Tap it on the counter to check if it closes. If it does, it’s alive, which is the most important factor to consider. It’s not so much about whether it presents itself in an open or closed shell, but whether it’s alive. An alive mussel is fresh and considered safe. A dead mussel spoils quickly and should not be considered for cooking and eating.

Mussels are boiled, steamed, smoked, barbecued, roasted, or fried in vegetable oil or butter. All shellfish, except shrimp, should always be checked to ensure they are still alive just before cooking; after dying, enzymes quickly break down the meat and make them vile or toxic to humans.

Shellfish such as clams, oysters, scallops, and mussels also carry a risk of food poisoning. These sea creatures are filter feeders, meaning they consume plankton, algae, and other microscopic sea creatures which float freely in seawater. The algae produce toxins, which build up in the flesh of the mussel. These toxins can pose a danger to humans if ingested.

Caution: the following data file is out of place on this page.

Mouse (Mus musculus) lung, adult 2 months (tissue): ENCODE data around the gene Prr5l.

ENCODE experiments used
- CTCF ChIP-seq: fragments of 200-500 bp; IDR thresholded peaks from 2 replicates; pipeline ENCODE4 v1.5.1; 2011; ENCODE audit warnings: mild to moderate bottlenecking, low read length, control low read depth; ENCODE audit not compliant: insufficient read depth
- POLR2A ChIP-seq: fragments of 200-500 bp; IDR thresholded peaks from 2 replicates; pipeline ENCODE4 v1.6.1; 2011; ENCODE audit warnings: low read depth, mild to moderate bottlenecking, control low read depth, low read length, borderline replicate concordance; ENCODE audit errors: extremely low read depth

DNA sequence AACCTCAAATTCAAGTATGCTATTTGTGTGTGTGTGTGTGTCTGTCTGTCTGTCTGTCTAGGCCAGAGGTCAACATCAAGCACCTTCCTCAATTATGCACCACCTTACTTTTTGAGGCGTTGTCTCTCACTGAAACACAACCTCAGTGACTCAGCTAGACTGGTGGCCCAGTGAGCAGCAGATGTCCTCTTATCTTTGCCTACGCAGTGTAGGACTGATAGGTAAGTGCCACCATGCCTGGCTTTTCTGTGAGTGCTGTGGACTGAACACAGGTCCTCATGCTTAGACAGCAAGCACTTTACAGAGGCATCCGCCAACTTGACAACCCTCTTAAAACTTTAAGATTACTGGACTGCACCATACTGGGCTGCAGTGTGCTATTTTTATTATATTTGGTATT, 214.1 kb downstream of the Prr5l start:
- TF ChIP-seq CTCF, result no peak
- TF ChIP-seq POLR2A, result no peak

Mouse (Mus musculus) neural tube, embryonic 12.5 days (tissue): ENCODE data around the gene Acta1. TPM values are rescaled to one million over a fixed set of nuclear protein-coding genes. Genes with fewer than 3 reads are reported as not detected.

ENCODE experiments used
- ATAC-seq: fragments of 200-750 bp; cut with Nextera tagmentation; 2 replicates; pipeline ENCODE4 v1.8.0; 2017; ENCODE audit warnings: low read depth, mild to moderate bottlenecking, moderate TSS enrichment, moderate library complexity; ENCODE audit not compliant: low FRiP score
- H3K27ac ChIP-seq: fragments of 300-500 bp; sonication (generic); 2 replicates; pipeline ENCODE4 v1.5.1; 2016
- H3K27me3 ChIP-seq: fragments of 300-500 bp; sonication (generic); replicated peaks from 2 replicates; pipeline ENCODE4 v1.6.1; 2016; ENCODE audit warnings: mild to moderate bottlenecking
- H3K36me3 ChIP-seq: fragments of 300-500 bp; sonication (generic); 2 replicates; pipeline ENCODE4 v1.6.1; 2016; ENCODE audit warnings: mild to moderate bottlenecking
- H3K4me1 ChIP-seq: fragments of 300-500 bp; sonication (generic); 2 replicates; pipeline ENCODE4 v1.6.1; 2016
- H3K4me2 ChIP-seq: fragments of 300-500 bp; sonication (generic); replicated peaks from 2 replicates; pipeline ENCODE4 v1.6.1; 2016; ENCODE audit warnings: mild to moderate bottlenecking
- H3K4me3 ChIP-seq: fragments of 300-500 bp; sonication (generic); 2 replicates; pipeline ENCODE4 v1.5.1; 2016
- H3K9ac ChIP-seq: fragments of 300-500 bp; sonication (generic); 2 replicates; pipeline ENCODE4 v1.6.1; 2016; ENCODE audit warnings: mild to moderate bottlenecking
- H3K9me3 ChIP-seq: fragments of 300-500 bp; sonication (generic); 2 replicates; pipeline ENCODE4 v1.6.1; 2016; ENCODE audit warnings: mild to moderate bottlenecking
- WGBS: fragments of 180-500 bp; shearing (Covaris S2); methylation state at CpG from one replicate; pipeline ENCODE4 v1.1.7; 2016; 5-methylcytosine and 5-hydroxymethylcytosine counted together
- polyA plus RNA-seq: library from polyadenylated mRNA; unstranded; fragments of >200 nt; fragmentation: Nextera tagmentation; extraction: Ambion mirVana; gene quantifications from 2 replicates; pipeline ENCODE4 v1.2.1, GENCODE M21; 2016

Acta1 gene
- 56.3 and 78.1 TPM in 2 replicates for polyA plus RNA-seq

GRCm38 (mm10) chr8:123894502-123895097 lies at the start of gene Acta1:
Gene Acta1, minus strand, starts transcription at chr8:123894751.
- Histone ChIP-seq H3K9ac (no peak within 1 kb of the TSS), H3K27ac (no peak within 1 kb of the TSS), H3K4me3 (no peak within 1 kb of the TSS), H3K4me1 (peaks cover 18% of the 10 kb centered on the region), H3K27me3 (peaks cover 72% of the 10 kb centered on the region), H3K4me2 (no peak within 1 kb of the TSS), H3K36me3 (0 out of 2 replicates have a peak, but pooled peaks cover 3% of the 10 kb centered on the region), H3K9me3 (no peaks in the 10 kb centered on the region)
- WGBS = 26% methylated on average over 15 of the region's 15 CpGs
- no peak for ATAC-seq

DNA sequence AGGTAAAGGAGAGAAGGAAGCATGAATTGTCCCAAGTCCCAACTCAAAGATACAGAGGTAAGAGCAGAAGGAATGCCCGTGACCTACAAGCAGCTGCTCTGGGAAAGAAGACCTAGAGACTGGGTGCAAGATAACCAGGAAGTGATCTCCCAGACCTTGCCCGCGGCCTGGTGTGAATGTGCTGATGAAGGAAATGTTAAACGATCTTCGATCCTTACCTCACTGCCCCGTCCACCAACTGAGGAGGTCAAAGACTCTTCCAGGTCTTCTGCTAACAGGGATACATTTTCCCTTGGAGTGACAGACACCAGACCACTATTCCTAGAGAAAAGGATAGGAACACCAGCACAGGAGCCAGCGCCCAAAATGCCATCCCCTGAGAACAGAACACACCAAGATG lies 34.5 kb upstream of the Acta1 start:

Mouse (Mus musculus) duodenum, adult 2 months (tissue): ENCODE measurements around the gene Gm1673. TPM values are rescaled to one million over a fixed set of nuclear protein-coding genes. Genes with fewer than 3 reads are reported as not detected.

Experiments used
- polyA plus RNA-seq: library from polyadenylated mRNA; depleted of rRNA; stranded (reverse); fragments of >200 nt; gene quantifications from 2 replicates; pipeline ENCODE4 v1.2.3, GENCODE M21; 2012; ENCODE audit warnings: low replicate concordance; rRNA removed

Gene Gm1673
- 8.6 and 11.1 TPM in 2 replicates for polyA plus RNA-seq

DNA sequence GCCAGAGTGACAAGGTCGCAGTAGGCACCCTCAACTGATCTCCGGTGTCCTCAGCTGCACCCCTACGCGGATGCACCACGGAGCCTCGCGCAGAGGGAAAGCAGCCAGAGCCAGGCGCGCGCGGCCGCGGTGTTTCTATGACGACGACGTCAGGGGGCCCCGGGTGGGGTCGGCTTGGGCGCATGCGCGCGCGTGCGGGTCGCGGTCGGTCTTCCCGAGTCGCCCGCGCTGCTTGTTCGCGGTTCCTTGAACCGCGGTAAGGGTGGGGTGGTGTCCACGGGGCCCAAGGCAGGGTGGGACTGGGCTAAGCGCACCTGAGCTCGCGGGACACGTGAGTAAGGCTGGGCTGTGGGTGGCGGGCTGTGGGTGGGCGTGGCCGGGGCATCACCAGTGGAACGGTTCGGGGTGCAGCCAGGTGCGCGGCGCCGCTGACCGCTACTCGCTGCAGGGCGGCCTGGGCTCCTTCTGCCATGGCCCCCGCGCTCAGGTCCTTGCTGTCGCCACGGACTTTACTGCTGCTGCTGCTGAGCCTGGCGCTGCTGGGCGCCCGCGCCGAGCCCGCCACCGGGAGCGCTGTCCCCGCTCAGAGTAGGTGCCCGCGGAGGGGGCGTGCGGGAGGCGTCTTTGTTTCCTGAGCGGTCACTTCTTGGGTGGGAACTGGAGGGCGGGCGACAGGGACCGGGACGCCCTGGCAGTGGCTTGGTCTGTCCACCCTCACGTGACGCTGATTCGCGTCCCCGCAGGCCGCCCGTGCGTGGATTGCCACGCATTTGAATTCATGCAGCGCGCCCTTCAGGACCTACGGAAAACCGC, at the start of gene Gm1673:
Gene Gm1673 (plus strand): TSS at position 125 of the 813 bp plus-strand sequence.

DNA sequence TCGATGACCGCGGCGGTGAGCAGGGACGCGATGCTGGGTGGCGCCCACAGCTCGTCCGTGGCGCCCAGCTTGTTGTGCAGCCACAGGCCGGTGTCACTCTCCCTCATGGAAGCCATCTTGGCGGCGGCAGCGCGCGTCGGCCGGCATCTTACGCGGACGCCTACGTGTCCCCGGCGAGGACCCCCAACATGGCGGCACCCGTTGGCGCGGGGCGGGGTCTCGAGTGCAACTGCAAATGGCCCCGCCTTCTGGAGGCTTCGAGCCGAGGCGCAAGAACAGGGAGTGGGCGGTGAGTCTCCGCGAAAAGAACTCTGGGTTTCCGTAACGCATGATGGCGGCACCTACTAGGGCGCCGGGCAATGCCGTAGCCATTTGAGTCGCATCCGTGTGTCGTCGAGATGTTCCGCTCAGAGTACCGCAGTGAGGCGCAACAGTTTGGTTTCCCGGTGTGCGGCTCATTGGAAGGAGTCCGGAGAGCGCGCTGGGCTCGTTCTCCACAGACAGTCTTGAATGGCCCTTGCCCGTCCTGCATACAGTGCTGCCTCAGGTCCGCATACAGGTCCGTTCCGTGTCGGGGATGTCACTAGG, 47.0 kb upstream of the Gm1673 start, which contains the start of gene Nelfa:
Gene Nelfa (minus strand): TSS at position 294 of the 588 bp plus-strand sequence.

Usually, the farmed or store-bought shellfish are safer to eat as they are grown and harvested in a controlled, environmentally friendly manner, which lowers any risk of contamination.

Additional Tips For Buying Fresh Mussels

fresh mussels

OK, so you’ve gathered a bunch of mussels, all with closed shells, the open ones having withdrawn into their shells out of fear and self-pity. But are you sure they’re all ready to go? As an additional precaution, consider these measures for rooting out the inedible ones.

  • Check your source – At the market or store, the mussels should be kept on ice and have healthy, wet shiny shells. Mussels with unusual, dull-looking shells should be treated with a little suspicion. Ensure that they are displayed with their harvest location, date, and use-by date.
  • Broken or cracked shells – These mussels are usually dead. For good measure, tap them to see if they open. If they do, you can take them home.